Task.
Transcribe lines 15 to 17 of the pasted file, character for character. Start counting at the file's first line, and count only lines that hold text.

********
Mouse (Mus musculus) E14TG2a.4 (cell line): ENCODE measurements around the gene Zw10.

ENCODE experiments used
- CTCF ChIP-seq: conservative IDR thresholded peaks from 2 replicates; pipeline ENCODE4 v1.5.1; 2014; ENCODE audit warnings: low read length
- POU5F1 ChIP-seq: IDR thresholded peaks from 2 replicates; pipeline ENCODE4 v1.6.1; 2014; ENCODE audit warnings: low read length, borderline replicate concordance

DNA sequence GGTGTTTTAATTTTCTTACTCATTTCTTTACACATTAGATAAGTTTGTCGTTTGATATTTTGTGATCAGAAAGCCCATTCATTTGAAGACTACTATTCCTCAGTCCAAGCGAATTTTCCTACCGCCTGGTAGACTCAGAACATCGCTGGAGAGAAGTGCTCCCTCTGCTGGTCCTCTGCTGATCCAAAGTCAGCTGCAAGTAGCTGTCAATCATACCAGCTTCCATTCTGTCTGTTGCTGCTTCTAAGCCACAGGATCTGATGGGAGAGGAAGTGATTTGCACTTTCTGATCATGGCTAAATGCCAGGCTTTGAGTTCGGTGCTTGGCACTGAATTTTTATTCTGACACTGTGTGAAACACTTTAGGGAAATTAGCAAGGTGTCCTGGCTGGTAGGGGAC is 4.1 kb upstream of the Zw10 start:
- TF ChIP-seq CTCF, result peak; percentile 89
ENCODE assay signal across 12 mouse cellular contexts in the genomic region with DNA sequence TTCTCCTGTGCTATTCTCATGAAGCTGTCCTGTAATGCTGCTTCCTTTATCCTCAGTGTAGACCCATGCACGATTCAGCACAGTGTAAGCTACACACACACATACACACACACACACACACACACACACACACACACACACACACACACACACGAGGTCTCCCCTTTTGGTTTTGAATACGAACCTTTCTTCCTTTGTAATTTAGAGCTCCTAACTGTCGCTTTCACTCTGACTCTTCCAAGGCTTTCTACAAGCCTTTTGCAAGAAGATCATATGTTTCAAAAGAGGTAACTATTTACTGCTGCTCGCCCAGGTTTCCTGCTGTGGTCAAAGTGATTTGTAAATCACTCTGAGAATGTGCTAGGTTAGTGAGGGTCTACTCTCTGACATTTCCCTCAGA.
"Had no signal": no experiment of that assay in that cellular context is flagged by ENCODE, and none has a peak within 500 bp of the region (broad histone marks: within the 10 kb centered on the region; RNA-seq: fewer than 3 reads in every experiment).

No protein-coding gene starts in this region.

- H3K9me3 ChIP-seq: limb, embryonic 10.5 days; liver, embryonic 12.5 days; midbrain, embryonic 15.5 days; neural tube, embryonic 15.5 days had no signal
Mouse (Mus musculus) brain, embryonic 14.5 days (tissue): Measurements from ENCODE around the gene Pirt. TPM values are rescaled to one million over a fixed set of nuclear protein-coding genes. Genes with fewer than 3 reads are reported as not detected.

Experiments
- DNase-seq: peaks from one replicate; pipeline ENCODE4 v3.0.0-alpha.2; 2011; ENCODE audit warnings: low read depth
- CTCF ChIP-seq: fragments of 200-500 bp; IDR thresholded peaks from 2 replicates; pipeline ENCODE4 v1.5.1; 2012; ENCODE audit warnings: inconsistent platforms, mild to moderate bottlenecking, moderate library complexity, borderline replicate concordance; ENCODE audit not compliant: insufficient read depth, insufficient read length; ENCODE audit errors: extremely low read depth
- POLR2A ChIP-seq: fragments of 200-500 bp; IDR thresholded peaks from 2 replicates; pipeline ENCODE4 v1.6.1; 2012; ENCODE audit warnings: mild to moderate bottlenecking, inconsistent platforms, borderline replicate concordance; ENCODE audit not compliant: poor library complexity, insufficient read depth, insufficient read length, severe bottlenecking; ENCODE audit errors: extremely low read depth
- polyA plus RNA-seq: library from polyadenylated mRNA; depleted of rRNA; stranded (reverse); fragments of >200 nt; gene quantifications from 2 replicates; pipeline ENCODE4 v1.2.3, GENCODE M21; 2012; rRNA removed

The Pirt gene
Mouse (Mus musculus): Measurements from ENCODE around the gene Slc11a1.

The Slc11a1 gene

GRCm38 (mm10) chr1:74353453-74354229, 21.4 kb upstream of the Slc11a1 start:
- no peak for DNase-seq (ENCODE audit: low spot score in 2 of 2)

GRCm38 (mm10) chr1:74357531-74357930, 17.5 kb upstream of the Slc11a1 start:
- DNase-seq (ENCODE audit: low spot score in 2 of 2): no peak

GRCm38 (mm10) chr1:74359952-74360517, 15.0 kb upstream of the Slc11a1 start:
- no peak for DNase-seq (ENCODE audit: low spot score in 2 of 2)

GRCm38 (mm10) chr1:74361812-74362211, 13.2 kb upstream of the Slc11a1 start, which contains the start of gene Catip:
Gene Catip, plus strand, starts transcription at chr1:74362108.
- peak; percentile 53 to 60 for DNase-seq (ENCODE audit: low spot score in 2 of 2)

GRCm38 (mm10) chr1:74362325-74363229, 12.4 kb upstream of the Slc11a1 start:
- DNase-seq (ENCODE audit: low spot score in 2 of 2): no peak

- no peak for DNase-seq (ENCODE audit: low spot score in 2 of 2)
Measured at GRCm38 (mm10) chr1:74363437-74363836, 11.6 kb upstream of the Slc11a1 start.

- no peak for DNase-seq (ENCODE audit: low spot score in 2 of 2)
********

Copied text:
- POLR2A ChIP-seq: fragments of 200-500 bp; IDR thresholded peaks from 2 replicates; pipeline ENCODE4 v1.6.1; 2012; ENCODE audit warnings: mild to moderate bottlenecking, inconsistent platforms, borderline replicate concordance; ENCODE audit not compliant: poor library complexity, insufficient read depth, insufficient read length, severe bottlenecking; ENCODE audit errors: extremely low read depth
- polyA plus RNA-seq: library from polyadenylated mRNA; depleted of rRNA; stranded (reverse); fragments of >200 nt; gene quantifications from 2 replicates; pipeline ENCODE4 v1.2.3, GENCODE M21; 2012; rRNA removed

The Pirt gene